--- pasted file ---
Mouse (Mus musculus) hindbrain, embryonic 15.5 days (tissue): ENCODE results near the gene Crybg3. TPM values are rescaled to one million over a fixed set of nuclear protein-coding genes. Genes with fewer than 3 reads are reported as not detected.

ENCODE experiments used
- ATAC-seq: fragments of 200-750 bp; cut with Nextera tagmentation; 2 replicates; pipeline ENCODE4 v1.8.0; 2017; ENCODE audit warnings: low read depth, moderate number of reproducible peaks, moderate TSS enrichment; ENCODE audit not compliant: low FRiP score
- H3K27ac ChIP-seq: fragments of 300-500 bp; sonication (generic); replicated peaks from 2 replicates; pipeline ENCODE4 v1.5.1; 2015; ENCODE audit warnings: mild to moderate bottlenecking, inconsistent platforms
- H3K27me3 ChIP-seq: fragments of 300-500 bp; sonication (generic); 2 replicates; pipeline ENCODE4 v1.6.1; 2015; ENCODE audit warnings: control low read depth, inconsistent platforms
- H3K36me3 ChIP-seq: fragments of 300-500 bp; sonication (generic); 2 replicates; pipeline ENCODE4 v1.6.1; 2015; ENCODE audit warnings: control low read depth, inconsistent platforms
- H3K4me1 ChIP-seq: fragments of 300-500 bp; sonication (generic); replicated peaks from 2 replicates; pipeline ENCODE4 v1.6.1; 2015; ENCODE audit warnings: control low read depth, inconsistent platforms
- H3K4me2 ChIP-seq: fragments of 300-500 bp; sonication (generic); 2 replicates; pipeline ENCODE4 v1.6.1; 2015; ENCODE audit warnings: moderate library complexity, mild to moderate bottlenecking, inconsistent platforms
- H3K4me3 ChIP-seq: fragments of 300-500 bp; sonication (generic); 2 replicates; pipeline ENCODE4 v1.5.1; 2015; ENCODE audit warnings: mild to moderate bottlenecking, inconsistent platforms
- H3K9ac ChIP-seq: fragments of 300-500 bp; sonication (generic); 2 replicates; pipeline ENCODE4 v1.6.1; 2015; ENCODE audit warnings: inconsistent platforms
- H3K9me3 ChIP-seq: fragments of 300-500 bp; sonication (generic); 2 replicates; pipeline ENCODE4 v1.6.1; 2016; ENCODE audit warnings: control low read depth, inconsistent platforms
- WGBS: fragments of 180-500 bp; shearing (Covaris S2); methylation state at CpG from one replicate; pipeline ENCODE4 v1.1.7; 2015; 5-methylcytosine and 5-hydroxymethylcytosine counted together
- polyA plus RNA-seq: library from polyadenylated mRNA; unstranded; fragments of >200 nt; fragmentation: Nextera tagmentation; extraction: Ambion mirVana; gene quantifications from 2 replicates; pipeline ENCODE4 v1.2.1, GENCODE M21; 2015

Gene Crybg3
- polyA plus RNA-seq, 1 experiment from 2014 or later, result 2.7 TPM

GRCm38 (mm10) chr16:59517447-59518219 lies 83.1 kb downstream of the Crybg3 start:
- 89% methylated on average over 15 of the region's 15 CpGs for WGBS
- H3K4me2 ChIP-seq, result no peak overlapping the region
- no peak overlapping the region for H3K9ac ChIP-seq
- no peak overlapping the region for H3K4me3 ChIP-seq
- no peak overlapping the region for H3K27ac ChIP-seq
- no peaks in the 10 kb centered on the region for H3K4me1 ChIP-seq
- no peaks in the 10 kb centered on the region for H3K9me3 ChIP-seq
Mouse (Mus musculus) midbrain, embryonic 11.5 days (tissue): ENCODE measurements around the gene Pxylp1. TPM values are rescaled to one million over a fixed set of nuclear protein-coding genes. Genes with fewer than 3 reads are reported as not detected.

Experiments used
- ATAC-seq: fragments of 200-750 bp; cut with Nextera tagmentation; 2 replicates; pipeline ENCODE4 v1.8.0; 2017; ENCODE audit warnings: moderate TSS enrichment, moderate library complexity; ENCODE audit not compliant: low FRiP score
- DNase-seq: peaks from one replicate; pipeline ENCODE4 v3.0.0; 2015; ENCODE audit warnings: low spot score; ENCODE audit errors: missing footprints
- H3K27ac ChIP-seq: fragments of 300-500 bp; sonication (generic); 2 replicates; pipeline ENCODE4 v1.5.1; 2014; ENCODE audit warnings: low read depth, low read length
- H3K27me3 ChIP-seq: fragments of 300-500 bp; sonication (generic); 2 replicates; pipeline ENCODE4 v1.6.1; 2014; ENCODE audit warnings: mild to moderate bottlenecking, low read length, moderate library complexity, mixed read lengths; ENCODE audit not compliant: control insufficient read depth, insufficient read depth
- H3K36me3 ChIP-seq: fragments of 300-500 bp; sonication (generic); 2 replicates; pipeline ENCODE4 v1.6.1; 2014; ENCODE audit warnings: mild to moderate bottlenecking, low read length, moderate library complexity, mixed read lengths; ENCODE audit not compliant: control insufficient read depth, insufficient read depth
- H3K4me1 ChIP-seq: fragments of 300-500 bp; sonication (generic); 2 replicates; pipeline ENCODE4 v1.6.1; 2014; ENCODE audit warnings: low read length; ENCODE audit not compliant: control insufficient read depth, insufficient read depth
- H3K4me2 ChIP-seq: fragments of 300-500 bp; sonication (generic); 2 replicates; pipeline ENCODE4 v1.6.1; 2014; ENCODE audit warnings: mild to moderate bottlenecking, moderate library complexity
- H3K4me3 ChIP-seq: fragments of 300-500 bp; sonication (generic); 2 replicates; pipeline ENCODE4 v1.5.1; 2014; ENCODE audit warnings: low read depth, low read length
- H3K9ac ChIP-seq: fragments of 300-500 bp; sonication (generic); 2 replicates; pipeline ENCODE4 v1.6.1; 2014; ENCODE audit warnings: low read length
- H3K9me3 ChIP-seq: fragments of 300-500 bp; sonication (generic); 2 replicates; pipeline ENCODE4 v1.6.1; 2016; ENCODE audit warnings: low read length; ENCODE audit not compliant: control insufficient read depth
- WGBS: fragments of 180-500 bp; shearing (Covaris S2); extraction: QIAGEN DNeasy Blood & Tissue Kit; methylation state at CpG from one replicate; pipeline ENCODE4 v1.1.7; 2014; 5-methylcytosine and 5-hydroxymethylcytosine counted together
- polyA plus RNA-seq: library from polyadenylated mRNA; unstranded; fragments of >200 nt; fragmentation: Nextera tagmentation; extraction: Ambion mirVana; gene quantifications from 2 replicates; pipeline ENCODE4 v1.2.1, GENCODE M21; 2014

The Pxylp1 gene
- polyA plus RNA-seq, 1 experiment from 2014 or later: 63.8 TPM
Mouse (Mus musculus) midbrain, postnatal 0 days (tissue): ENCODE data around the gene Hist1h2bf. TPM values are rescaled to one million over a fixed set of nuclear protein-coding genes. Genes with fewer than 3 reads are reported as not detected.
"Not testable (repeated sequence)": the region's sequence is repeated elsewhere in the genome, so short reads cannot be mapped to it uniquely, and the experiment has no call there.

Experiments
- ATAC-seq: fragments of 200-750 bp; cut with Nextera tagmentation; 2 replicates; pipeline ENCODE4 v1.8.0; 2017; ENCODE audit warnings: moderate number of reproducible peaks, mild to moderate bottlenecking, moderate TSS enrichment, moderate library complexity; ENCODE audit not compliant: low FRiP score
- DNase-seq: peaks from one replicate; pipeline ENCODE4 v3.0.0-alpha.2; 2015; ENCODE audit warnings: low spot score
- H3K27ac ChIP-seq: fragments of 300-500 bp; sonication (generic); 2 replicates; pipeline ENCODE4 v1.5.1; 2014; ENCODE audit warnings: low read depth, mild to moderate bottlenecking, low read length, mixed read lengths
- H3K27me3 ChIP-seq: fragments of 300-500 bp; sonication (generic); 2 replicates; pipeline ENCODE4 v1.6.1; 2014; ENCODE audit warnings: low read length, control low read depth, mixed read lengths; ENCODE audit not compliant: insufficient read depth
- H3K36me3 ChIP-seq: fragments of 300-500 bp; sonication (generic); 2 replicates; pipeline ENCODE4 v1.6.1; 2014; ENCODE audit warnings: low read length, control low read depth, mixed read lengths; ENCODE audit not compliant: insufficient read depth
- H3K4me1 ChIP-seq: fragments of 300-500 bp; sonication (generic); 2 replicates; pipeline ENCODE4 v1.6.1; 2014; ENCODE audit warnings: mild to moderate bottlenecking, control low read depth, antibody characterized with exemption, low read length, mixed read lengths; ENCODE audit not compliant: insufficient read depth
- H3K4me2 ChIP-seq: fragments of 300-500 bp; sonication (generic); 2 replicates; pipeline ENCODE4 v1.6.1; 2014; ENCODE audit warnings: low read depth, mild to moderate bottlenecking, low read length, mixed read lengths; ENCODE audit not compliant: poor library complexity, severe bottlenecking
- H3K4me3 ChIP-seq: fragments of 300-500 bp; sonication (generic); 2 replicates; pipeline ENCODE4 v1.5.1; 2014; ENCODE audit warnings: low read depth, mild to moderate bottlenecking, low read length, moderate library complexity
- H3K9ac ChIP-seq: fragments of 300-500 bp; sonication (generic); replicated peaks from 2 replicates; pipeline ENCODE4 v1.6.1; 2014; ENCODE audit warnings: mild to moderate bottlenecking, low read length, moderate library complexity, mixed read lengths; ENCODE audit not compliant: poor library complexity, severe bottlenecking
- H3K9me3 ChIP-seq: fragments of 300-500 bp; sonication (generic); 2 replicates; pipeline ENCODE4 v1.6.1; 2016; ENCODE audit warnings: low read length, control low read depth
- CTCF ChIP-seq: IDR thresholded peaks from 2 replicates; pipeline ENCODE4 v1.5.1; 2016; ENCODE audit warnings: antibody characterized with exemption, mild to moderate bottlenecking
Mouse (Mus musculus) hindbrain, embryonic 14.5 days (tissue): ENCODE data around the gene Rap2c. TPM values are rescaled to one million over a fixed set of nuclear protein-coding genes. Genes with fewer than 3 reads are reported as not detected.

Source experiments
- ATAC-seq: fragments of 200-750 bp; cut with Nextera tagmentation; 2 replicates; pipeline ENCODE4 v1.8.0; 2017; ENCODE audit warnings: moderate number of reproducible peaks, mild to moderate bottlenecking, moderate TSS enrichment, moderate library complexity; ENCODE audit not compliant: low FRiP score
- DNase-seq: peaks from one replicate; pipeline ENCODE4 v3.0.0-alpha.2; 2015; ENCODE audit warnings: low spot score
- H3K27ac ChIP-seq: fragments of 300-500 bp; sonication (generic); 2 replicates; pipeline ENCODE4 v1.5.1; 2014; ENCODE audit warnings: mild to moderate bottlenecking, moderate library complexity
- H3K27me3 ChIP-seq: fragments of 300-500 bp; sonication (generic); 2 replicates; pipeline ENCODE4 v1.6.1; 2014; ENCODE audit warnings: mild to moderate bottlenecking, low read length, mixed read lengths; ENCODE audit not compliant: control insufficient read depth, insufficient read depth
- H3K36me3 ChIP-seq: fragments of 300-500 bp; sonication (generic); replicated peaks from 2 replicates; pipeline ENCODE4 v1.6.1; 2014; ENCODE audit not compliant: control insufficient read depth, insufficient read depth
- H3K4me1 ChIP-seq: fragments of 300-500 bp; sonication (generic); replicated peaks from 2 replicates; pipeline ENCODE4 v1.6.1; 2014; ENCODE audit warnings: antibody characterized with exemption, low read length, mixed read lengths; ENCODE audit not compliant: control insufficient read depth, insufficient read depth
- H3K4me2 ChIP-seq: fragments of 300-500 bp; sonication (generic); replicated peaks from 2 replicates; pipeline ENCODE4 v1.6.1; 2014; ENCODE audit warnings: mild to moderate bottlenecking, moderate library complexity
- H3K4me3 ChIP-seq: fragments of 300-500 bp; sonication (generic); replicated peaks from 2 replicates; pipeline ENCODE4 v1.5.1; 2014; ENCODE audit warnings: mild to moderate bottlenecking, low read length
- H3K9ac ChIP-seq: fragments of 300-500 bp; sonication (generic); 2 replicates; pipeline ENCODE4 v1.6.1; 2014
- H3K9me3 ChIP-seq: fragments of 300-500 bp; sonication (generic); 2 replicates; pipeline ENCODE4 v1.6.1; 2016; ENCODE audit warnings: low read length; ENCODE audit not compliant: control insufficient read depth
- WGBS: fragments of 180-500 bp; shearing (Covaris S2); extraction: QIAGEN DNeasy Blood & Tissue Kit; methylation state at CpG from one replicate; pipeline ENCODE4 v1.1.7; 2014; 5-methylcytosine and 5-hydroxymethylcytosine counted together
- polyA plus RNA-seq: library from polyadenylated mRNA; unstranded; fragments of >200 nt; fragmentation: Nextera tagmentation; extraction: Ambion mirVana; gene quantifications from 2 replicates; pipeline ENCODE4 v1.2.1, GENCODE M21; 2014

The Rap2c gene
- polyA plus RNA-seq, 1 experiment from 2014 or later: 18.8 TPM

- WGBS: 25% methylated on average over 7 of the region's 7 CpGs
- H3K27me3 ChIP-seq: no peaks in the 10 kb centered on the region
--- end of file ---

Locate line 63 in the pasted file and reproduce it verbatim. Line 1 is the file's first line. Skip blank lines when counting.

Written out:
- H3K4me3 ChIP-seq: fragments of 300-500 bp; sonication (generic); replicated peaks from 2 replicates; pipeline ENCODE4 v1.5.1; 2014; ENCODE audit warnings: mild to moderate bottlenecking, low read length